Monday, October 26, 2015

Lean Urbanism: An Introduction

A few days ago, I had the pleasure of listening to a lecture by Andres Duany at Rice University. The lecture was part of a three day People + Nature Conference in Houston. The Conference focused on how to create cities that are "well connected, walkable, bikable places designed for human connectivity (. . .)  rich with nature, wildlife, and local food."

Andres Duany is an architect, urban planner, and founder of the Congress of New Urbanism. You may know him as the developer of Seaside, Florida (the town featured in the Truman Show). I had visited Seaside a few years back and was charmed by the personality of the town, the easy accessibility of restaurants and stores, and the seemingly effortless integration of nature with architecture. During his lecture, the charismatic Mr. Duany concentrated on the concept of "Lean Urbanism"; Lean Urbanism is "is small-scale, incremental community-building that requires fewer resources to incubate and mature." My favorite highlights of the lecture include: Detroit as "the next Brooklyn," Pink Zones, Tony Goldman's development of the Wynwood Arts District, Woodbury University, Auburn University's Rural Studio, and the Vietnamese District in New Orleans.

While not the same lecture, you can listen to Andres Duany speak here:

To learn more about his work visit his Website here.

To view more videos featured on People + Nature website about nature in our cities here.

Keep Exploring!
The Bayou Botanist

Thursday, October 22, 2015

An afternoon at Rienzi: You had me at Porcelain

A view of the back of Rienzi in the Gardens 
Some of my favorite museums around the world are in former private homes; the Rodin Museum in Paris, the Leighton House in London, The Contemporary at Laguna Gloria in Austin, and the Bayou Bend in Houston. Down the street from the Bayou Bend, the Rienzi is the former estate of philanthropists Carroll Sterling Masterson and Harris Masterson III who generously donated the home and grounds to the Museum of Fine Arts of Houston to house it's European decorative arts collection, including paintings, furnishings, sculptures and one of the largest collections of Worcester porcelain in the United States. The variety of color and form of the individual pieces in the collection makes the tour through the Rienzi feel like a treasure hunt.

The grand ballroom of the Rienzi house 

Every Wednesday, Rienzi opens its doors for open drawing sessions from 1:30pm -4:30pm.  I spent the entire afternoon engrossed in drawing one of the porcelain vases in the main Ballroom.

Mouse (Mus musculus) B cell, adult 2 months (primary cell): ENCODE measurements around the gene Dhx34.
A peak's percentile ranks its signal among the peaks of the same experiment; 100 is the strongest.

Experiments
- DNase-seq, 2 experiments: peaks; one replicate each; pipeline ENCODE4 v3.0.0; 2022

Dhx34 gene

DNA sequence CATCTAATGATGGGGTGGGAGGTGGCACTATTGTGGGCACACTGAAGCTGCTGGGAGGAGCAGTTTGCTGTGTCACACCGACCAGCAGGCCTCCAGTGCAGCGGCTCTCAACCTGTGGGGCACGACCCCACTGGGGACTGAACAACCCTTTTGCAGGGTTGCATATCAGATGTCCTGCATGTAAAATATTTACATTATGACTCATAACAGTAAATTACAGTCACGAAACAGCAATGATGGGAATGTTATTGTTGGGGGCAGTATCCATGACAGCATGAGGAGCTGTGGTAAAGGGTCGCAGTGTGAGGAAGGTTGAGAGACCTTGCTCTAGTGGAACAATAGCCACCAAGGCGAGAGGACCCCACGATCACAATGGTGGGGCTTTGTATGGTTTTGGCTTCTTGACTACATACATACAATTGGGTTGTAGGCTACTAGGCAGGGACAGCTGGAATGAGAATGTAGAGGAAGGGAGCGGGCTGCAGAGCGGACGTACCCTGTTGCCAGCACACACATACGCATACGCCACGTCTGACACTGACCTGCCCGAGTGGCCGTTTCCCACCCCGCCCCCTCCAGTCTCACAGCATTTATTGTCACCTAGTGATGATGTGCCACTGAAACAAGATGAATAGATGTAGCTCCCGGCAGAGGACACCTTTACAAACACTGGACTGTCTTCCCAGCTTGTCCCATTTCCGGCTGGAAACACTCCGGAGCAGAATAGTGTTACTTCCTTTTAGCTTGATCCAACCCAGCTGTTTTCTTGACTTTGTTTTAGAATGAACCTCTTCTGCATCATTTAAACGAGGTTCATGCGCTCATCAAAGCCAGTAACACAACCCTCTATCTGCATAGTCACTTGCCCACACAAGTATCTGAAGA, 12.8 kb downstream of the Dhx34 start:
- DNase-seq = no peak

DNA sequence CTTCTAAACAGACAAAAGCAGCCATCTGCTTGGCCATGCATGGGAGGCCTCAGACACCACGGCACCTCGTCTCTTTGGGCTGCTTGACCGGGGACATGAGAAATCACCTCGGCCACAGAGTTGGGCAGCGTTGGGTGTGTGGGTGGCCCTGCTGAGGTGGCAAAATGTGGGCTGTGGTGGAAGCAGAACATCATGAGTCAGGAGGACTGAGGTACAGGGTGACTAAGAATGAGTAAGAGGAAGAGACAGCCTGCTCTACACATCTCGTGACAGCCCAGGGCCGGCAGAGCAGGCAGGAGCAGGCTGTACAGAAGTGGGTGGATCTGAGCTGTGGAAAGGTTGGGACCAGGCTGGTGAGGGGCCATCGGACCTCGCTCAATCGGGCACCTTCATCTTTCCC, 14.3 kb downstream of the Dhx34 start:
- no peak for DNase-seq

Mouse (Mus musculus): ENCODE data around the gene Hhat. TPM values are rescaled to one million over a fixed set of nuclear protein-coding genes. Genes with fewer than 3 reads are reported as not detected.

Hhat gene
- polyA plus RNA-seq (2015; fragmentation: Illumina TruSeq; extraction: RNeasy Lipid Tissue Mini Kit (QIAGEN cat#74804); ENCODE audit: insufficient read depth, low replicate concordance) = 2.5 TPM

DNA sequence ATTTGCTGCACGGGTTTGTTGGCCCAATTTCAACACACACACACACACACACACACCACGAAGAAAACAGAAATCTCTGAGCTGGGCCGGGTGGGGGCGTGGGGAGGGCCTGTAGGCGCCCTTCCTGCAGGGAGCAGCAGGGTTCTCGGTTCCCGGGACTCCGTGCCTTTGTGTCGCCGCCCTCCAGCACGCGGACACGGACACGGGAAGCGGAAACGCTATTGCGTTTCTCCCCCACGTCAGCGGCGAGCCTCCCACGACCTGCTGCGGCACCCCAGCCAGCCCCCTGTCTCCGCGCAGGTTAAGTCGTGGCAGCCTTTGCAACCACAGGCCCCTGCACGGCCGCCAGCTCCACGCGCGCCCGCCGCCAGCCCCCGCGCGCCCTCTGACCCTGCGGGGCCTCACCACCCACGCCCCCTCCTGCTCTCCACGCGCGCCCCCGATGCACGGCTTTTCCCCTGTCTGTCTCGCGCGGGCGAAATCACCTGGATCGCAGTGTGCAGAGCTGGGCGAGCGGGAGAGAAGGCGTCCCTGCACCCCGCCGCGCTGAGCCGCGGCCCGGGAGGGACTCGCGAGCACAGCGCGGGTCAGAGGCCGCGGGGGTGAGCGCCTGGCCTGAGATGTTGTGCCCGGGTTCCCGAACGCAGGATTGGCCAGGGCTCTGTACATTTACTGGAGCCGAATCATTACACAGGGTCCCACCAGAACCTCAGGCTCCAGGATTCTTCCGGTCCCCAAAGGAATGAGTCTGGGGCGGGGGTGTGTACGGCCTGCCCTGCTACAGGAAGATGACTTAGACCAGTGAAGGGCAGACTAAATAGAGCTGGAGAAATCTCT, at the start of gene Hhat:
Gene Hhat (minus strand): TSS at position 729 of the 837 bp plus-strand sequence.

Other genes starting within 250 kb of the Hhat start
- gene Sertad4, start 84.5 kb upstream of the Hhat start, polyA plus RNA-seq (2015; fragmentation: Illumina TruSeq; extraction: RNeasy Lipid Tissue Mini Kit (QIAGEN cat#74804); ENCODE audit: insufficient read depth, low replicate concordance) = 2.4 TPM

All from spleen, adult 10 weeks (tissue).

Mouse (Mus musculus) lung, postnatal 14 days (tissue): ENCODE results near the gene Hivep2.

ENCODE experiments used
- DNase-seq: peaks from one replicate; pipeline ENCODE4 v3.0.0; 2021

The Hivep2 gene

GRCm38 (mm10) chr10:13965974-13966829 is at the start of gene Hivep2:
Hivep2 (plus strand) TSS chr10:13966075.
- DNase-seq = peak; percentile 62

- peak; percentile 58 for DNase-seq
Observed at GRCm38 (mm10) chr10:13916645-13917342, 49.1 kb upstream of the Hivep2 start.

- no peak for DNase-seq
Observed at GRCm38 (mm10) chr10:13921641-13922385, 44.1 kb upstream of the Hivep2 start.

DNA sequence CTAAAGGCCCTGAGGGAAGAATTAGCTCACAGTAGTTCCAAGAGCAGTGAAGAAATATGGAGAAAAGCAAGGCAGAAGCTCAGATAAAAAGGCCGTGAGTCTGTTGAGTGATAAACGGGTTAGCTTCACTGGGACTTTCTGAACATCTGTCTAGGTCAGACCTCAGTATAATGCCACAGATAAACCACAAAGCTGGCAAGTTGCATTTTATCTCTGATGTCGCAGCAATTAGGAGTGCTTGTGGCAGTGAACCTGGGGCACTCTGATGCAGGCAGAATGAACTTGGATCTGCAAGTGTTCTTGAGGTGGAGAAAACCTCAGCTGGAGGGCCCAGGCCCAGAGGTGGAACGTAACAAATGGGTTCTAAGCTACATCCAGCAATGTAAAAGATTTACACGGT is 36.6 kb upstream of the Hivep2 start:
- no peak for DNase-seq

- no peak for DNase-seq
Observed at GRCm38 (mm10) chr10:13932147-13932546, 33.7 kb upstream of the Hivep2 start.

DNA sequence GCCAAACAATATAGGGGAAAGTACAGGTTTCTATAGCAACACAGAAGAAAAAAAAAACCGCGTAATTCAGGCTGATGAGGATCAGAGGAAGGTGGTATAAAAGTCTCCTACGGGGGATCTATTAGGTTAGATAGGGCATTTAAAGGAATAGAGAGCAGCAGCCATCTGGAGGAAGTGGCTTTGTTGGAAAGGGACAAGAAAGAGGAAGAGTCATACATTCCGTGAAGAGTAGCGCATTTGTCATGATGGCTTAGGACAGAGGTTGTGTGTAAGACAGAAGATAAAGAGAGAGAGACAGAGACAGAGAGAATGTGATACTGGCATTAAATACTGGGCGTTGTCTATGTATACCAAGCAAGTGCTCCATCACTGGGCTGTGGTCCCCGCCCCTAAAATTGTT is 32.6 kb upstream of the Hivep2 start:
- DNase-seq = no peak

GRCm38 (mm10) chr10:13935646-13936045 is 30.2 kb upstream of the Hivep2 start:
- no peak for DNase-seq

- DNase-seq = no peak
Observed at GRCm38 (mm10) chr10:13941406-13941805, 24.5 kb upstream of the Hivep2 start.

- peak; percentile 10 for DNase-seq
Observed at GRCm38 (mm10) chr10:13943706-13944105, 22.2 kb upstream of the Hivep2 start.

Sketching in the Rienzi

After a tour of the house, take a moment to wander through the Rienzi Gardens. The grounds are 4.4 acres of Texas woodlands and formal gardens including stunning southern magnolias. Also, make sure to include the Rienzi as part of your annual Azalea Trail in March 2016.

Magnolias and hedge gardens leading up to the entrance of the main house 

Finished version of drawing from the Rienzi; color added in my studio 

The Annual "Punch Party" will be hosted by MFAH tomorrow night from 7-9pm at the Rienzi! Try a historic English punch while wearing your pompadours and listening to a string quartet on the terrace!

Keep Exploring!
The Bayou Botanist

Read more about the Rienzi here.

Rienzi Hours: 
Wednesday–Saturday, 10 a.m.–5 p.m.
Sunday, 1–5 p.m.Visits are by docent-led tour only.

Saturday, October 17, 2015

A Tour of the Buffalo Bayou: Part 3

It's Fall, ya'll! This morning was a perfect 72 degrees as I rode my bike through Buffalo Bayou Park. As you know, I started my journey by boat, then joined the runners pounding ground from bridge to bridge, and today, I spent two hours biking around the loop of the Park.  Full disclosure: when I say biking, I mean I pedaled my bright orange cruiser as hard as I could and tried to stay in a straight line. I get lots of waves from serious bikers (to which I smile because my hands must remain on the handlebars at all times).
I haven't named her yet. . . so if anyone has a suggestion. .
I found one of my favorite new parts of the Park today: the Wolff Family Grove. Perhaps, it was the gorgeous light streaming down through the trees, the sparkling dust in the air, the musky smell of fresh dirt and fallen leaves, or that there were two dogs sitting on a branch. . . whatever the reason, I felt a deep connection to this serene little grove.
 An unforgettable moment of calm in the Wolff Family Grove; Sculpture by Anthony Thompson Shumate

Just four Park walkers enjoying a rest on a sheltering tree
As you continue traveling East towards downtown, you'll pass several small gardens; including the Jane Gregory Garden and the Eleanor Tinsely Garden. Each one has it's own personality so make sure to stroll off the main path to investigate. You will also notice several large open grass areas:  Sandy Reed Grove, Hines Meadow, and the newly finished Eleanor Tinsley Park.

Spindle by Henry Moore in the Foundren Foundation Meadow
Eleanor Tinsley Park includes the Bud Light Amphitheater lawn, the Nau Family Pavilion, and a sand volleyball court.   
Ducks investigating the human explorers; Waterworks and the Skate Park can be seen in the background

One of the most magical sculptures in the Park, Portrait of Houston; It wasn't a Dream, It was a Flood by John Runnels,  speaks perfectly to Houston's relationship to rising waters

A flock of birds in the sky; dozens of turtles swimming in the water below; view from Sabine St Bridge

Graffiti outside of the Skate park; Fun Fact: Graffiti has been found around the world as far back as 1500BC on the Pyramids of Giza. We need to make our mark.

Two kayakers traveling down the Bayou

Houston Police Officer's Memorial by Jesus Bautista Moroles

I hope you will enjoy the Buffalo Bayou as much as I do! If you see a bright orange bike with a teal basket fly by, make sure to wave, and know that I am smiling back!

Keep Exploring!
The Bayou Botanist

Monday, October 12, 2015

A Tour of Buffalo Bayou Park: Part 2